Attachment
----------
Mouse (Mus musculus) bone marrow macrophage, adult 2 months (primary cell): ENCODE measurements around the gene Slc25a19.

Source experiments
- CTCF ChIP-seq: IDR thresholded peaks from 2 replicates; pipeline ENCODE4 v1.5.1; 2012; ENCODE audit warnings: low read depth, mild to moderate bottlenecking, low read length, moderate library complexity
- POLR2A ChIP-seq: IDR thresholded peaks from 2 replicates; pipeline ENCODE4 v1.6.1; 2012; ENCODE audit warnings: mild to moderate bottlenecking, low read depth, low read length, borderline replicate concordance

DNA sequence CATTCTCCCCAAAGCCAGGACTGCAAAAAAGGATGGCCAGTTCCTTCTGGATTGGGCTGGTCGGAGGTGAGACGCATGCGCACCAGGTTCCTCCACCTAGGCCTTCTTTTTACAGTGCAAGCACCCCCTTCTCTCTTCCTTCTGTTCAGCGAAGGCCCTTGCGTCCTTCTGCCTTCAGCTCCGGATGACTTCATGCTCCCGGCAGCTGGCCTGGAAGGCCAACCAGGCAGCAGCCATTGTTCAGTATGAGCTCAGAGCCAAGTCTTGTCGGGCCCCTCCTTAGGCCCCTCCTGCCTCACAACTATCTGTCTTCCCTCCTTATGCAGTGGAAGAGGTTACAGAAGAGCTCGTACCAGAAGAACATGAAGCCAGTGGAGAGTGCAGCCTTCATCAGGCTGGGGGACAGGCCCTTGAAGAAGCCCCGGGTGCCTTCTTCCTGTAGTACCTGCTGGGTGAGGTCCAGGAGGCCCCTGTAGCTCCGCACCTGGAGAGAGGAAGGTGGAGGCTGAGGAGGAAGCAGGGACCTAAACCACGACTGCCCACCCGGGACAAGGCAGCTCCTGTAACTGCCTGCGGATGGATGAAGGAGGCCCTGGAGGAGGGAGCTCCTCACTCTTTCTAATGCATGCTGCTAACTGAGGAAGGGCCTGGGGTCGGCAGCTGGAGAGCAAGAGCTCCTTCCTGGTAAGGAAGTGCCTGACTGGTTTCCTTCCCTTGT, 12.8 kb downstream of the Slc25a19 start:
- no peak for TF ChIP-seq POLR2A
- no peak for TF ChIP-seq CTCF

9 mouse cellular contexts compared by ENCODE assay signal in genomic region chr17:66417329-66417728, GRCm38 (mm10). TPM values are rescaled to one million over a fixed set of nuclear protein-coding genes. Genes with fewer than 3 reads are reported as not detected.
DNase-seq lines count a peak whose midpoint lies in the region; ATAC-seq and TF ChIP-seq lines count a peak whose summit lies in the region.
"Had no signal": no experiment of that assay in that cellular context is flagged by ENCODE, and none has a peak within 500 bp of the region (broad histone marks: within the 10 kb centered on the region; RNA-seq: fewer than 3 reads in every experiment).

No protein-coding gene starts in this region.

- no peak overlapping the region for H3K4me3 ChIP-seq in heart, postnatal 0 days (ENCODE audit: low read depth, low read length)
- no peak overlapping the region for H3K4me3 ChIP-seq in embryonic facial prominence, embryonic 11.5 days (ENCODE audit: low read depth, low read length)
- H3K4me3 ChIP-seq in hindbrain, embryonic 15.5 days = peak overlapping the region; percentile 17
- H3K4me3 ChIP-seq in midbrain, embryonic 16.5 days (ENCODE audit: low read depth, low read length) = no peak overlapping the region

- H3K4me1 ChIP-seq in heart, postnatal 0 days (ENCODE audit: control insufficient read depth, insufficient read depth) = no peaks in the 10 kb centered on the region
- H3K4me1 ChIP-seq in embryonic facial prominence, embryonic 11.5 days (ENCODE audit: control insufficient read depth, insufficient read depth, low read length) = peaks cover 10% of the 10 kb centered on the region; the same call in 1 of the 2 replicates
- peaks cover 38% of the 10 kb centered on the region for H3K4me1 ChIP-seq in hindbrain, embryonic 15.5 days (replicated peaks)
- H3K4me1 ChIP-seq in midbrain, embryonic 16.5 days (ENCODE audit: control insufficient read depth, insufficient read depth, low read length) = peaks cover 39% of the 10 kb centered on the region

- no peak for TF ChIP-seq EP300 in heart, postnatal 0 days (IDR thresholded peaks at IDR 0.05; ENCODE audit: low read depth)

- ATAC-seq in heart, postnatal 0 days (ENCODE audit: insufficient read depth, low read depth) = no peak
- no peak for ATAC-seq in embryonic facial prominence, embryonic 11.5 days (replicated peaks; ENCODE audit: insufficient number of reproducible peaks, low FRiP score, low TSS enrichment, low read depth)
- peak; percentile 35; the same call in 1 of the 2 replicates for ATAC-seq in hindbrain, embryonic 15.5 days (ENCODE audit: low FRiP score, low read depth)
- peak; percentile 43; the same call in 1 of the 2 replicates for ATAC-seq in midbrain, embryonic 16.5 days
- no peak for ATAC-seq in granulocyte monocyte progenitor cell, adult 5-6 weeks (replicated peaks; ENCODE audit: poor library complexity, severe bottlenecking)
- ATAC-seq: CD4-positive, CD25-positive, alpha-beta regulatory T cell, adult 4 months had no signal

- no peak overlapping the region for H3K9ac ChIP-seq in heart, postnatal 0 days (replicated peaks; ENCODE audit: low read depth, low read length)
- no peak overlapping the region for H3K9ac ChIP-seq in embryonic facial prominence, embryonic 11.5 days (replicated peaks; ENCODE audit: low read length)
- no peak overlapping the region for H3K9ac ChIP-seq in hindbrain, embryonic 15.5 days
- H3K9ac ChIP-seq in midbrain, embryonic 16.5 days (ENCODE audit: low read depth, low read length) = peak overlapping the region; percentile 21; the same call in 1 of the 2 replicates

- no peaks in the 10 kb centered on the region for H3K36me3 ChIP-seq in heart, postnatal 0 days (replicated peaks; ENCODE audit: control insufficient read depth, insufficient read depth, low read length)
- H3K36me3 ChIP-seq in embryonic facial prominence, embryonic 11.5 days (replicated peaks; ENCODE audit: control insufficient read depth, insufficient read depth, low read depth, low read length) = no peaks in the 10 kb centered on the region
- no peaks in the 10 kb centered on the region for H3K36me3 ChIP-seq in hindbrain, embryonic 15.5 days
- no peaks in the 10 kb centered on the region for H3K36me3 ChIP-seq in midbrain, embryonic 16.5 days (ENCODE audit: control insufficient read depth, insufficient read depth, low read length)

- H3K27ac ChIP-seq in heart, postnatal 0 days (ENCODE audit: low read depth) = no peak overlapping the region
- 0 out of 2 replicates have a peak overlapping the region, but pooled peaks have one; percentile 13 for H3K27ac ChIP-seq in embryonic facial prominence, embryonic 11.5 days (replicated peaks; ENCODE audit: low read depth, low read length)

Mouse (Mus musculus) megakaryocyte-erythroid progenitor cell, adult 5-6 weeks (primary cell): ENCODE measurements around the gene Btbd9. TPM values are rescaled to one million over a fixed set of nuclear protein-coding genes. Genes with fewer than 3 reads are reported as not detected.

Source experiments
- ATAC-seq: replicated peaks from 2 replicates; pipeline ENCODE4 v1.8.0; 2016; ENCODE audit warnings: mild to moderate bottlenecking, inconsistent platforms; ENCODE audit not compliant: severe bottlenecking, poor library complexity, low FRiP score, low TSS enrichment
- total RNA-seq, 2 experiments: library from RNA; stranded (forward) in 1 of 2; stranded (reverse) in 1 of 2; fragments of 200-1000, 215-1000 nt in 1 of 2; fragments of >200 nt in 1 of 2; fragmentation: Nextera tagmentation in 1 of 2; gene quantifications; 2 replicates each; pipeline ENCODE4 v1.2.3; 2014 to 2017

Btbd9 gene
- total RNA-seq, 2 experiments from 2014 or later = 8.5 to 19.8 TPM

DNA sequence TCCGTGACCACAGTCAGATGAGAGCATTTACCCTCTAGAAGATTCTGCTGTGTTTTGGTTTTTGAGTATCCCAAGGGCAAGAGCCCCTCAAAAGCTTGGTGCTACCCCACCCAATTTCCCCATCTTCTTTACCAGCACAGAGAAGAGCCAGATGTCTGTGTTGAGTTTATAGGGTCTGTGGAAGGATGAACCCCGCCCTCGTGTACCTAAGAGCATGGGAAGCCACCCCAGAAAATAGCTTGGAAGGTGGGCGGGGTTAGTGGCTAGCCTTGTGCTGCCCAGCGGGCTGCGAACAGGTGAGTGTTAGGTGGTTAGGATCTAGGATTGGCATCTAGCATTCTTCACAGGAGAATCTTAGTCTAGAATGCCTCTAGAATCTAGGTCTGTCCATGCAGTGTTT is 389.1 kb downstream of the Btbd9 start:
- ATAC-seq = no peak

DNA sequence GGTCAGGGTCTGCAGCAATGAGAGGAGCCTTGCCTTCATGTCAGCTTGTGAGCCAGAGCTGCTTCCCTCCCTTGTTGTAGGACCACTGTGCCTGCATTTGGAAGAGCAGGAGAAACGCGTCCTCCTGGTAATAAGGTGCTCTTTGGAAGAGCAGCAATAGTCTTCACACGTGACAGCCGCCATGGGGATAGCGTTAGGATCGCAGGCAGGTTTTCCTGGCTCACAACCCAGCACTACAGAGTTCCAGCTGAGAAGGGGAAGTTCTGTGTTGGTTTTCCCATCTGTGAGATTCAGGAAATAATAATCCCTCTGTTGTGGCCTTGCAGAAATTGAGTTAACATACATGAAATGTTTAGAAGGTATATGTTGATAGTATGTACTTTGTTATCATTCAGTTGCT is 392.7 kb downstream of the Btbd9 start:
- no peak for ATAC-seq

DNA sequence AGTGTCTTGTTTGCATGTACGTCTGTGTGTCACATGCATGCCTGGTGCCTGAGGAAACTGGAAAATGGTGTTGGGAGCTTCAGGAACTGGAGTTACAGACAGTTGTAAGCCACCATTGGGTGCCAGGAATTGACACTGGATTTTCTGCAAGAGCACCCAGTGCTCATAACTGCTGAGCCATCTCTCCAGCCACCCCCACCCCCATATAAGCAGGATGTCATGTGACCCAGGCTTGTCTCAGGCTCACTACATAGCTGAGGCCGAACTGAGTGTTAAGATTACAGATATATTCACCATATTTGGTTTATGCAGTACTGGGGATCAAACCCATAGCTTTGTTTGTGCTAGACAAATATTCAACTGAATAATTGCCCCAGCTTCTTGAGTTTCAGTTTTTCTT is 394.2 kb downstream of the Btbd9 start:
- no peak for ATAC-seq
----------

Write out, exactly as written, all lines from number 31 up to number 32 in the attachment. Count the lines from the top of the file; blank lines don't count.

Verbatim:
- no peaks in the 10 kb centered on the region for H3K36me3 ChIP-seq in heart, postnatal 0 days (replicated peaks; ENCODE audit: control insufficient read depth, insufficient read depth, low read length)
- H3K36me3 ChIP-seq in embryonic facial prominence, embryonic 11.5 days (replicated peaks; ENCODE audit: control insufficient read depth, insufficient read depth, low read depth, low read length) = no peaks in the 10 kb centered on the region